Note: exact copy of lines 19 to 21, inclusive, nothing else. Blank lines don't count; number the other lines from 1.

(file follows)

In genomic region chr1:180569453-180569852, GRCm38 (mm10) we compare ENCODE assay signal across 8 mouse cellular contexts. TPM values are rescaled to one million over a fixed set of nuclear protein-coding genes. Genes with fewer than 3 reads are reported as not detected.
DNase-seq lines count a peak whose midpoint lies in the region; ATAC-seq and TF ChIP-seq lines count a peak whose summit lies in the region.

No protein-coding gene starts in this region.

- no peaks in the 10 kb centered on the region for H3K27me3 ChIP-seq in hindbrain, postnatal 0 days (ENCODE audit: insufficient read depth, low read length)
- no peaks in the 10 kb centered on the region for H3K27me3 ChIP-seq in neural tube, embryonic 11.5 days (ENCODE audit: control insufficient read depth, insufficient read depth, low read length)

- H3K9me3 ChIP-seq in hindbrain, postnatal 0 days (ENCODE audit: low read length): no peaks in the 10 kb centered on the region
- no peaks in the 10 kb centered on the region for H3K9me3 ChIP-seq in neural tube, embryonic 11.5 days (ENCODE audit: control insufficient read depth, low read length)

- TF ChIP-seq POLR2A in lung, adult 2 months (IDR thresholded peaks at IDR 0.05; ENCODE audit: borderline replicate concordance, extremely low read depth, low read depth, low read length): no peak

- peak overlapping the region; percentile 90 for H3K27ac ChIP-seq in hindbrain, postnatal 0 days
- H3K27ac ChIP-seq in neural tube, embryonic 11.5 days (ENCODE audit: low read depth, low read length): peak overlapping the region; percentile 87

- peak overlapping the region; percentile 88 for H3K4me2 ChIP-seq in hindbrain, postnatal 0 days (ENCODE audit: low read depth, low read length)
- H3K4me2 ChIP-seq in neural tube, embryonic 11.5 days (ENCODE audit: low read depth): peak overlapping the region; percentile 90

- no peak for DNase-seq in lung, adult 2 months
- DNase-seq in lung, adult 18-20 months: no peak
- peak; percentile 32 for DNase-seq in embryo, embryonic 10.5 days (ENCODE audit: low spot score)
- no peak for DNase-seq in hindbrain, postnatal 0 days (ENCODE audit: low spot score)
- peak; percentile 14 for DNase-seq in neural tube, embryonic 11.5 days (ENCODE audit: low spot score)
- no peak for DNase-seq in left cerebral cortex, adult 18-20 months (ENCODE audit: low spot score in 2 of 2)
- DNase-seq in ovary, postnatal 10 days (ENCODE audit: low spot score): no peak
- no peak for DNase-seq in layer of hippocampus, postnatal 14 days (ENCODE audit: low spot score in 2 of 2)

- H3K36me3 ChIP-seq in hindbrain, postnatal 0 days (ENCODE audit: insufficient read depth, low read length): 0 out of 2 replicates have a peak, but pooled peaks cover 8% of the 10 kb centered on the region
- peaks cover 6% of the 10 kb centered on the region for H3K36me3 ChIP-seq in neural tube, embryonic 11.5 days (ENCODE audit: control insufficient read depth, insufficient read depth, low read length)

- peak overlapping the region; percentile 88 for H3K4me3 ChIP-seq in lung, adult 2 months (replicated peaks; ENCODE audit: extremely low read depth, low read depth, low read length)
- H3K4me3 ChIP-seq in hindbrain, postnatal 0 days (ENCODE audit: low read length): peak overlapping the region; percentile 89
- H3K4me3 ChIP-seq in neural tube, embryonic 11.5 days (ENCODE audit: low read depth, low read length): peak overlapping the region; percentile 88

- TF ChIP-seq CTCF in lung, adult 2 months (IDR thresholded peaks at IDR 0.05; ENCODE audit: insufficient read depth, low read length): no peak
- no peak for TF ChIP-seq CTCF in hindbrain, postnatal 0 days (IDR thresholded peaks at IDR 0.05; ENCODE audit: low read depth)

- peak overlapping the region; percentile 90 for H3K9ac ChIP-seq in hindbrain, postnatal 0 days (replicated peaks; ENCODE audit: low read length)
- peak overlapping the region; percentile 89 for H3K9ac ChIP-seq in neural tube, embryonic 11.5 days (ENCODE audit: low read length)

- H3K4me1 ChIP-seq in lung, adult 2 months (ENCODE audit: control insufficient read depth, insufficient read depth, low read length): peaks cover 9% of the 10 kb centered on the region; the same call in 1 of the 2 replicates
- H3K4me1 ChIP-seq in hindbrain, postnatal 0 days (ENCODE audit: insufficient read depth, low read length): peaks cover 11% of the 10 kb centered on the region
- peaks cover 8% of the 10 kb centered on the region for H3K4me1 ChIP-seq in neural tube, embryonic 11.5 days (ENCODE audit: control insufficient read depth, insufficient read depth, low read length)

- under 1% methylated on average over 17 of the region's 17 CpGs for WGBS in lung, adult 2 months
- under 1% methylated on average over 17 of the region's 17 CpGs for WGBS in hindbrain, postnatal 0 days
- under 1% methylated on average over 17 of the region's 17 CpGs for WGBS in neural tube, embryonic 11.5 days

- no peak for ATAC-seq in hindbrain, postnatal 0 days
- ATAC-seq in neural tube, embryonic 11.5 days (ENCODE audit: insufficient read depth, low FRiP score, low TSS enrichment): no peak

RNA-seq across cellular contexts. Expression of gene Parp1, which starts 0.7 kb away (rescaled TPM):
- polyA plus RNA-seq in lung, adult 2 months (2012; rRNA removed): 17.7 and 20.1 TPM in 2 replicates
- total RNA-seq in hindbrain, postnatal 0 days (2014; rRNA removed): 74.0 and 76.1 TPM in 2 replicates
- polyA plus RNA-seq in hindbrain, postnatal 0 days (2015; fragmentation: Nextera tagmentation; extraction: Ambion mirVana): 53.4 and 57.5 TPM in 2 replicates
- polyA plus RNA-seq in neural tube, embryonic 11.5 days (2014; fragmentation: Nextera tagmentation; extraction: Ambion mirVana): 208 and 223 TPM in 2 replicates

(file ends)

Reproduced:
- DNase-seq in ovary, postnatal 10 days (ENCODE audit: low spot score): no peak
- no peak for DNase-seq in layer of hippocampus, postnatal 14 days (ENCODE audit: low spot score in 2 of 2)

- H3K36me3 ChIP-seq in hindbrain, postnatal 0 days (ENCODE audit: insufficient read depth, low read length): 0 out of 2 replicates have a peak, but pooled peaks cover 8% of the 10 kb centered on the region